As I've often written, headphones are the most personal of audio components, and the Ultrasones' steep price makes an audition and/or a money-back guarantee essential (footnote 2). All that said, these are very cool cans. I was sorry to see them go. (

Wrapping Up . . .
So there you have them: 14 items, at prices ranging from affordable stocking-stuffer territory to that of ultrapremium indulgences. Finally, a request to readers: This season, at least once, when you see a Salvation Army collection pot, please drop into it a $20 bill. You'll be amazed at the sound it makes. Or donate $20 online at

Footnote 1: As framed by King Oscar II of Sweden in 1887, the three-body problem for an "arbitrarily large" number of bodies was not solved for n >3 until 1991, by Qiudong Wang, of the University of Arizona.

Footnote 2:'s Tyll Hertsens hated an early-production pair of Edition 10s that Ultrasone tells me no longer represents current production. My review pair was serial no.1559.


Allen Fant's picture

Well done JM!

these are very nice gift options- which one will Santa bring you?

John Marks's picture

But Bricasti's new power amps might be nice stocking stuffers while Santa makes up his mind which world-class 9-foot concert grand to get down the chimney for me.

Thanks for reading,


Anon2's picture

Based on your review, I purchased the Danae Dörken SACD today. I look forward to hearing the recording. I equally appreciated your recent recommendation of guitar recordings. I am thinking of purchasing the RR CD of the Segovia-commissioned guitar compositions.

SACDs are a fantastic option, particularly for those of us who have tried and still not warmed to downloading. Pentatone, BIS, Channel Classics, to name a few, have superb recordings in the SACD format, to which I listen in the Red Book format and have no complaints.

I may also explore the Steinberg/Planets CD that you recommended.

For those who are interested, I would strongly recommend the Art of the Fugue CD, recently released on Hyperion, with Angela Hewitt at the piano. This is the latest installment of Ms. Hewitt's comprehensive survey of JS Bach's keyboard works. This recording is played on a Fazioli piano, and was recorded in one of the great classical recording venues of all time: Jesus Christus Kirche, Berlin.

Others may wish to sample the recent and outstanding CD of Chopin and Schumann Etudes, played by the fast up-and-coming Valentina Lisitsa, on Decca.

If you don't have money for new equipment, no worries. There are system-enhancing recordings (and downloads for that constituency), not to mention free streaming options, and they are all emerging--by the hour it seems.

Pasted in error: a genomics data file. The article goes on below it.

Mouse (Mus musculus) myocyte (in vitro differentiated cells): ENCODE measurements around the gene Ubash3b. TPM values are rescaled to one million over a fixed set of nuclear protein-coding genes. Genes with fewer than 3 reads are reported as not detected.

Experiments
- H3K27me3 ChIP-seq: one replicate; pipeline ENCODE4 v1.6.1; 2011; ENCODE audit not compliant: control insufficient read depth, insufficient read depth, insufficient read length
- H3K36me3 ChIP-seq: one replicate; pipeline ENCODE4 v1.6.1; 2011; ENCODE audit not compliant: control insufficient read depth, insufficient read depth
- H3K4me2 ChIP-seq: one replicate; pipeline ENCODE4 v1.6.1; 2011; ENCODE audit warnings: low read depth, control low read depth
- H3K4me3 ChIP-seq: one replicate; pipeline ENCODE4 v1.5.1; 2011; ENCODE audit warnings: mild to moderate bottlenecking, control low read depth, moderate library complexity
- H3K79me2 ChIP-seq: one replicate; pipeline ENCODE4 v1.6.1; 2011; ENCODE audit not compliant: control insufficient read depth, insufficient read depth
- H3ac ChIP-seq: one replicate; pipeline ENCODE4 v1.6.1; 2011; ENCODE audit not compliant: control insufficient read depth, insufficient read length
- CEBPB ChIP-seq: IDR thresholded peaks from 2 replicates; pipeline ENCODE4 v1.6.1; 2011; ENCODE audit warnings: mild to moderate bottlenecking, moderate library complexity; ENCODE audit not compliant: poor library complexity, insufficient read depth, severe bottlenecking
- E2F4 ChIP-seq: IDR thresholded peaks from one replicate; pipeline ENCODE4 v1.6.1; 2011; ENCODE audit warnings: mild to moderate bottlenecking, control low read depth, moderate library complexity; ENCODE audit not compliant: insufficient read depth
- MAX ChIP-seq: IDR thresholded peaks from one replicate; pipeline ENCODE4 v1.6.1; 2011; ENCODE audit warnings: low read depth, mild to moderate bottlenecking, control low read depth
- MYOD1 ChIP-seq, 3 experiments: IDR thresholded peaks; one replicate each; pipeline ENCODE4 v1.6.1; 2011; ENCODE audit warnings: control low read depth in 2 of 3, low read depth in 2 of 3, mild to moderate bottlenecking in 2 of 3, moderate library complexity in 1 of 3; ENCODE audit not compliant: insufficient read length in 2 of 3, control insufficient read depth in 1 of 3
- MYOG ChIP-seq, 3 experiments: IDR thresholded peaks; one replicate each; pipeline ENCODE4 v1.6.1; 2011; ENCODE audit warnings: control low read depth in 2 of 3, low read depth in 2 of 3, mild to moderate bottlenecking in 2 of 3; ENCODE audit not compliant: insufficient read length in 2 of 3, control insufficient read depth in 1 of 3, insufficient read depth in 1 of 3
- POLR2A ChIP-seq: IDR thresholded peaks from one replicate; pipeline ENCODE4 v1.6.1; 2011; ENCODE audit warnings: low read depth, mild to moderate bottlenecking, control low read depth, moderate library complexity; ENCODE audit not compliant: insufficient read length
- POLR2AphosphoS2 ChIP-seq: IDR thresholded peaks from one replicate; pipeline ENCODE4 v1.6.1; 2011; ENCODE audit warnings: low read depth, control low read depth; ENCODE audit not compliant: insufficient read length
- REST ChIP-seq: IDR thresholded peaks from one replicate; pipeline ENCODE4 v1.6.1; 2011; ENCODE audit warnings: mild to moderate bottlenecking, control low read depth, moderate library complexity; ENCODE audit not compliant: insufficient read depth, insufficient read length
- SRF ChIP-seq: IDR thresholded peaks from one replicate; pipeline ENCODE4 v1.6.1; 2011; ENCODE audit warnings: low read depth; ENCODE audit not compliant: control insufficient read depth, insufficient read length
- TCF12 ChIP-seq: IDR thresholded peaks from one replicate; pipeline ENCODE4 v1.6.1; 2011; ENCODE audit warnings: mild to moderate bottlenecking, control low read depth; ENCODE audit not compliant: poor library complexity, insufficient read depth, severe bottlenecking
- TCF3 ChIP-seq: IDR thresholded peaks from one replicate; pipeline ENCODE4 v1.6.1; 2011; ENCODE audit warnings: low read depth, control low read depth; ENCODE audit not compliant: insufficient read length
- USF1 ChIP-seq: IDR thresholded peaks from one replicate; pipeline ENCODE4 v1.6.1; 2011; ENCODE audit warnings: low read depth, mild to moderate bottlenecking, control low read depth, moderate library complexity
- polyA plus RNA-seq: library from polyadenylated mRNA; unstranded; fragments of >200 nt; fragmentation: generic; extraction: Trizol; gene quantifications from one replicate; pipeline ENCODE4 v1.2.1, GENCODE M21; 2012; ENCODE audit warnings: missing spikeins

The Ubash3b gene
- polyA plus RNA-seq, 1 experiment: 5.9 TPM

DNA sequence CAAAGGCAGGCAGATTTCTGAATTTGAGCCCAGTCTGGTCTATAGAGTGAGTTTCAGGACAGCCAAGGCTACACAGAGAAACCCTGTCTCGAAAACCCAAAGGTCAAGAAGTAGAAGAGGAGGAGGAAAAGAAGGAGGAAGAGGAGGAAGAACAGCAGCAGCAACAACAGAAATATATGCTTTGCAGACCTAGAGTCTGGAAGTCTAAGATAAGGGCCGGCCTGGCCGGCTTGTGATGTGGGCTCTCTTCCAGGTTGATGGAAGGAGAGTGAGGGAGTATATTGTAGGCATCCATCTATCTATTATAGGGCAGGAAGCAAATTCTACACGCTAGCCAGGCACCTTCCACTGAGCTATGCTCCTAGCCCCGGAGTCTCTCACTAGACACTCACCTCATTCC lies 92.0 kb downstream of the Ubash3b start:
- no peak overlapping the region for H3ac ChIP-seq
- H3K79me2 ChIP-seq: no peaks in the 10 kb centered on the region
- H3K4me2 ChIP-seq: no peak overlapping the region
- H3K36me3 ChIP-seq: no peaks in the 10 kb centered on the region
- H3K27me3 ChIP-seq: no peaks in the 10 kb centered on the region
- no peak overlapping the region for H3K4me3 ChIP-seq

Keep up the good work on your recent recommendations. There's nothing like a good tip on a SACD, or even a regular CD.

John Marks's picture

And thanks for the recommendations! I get very upset when I hear people say, "I have a good system now, so I don't have to read Stereophile any more." News flash: Not all the good music has been written yet! And there are great performances that have not yet been released!



volvic's picture

"I have a good system now, so I don't have to read Stereophile any more."

I have a good system too and very happy with it but 50% of the reason I log in and subscribe is to get musical suggestions, without your article last year about the Archiv box and Fred Kaplan's recommendation on the Decca Analog Years box I never would have noticed them. This was one reason why I loved Meijia's and Ariel's musical suggestions; they opened my eyes to music I never would have noticed. Keep them coming guys!

Those that say they no longer read Stereophile because they now have a good system are not in this for the music but for the sound. I pity them. As the saying goes so much great music, so little time.

hollowman's picture

The aforementioned MSO/Dutoit/Planets is the best "Planets" I have heard (and I think I've heard most of them). That DDD 1986 London/Decca recording may also be the finest of the bunch.
Tight, dynamic, modern-sounding. It was among my first 20 or so CDs and remain a reference recording (now part of MODERN playlist, with Mars being a favorite.

volvic's picture

But partial to the Karajan digital version and do like the Previn version he did with EMI.

Anon2's picture

Here is what the 2000 Penguin Guide to Compact Discs listed as *** (outstanding performance and recording in every way). 2000 is for me the issue of this guide that I go back to the most even to this day.

Steinberg, BSO, DG (the one in this article).

Gardiner, Philharmonia Orch., DG digital
Dutoit, Montreal SO, Penguin Classics (Decca)
Boult, LPO, EMI
Karajan, BPO, DG digital
Solti, LPO, Decca
Mehta, LA Philharmonic, Decca
Roy Goodman, New Queen's Hall Orch., Carlton digital
Vernon Handley, Royal Philharmonic, Tring digitial

Another favorite of mine, which makes none of the rankings, was the Lorin Maazel recording of The Planets with the Orchestre National de France.

The Yoel Levi version of The Planets on Telarc, Atlanta SO, stands as a recommended recording on ArkivMusic.

volvic's picture

Forgot about the brilliant Maazel version.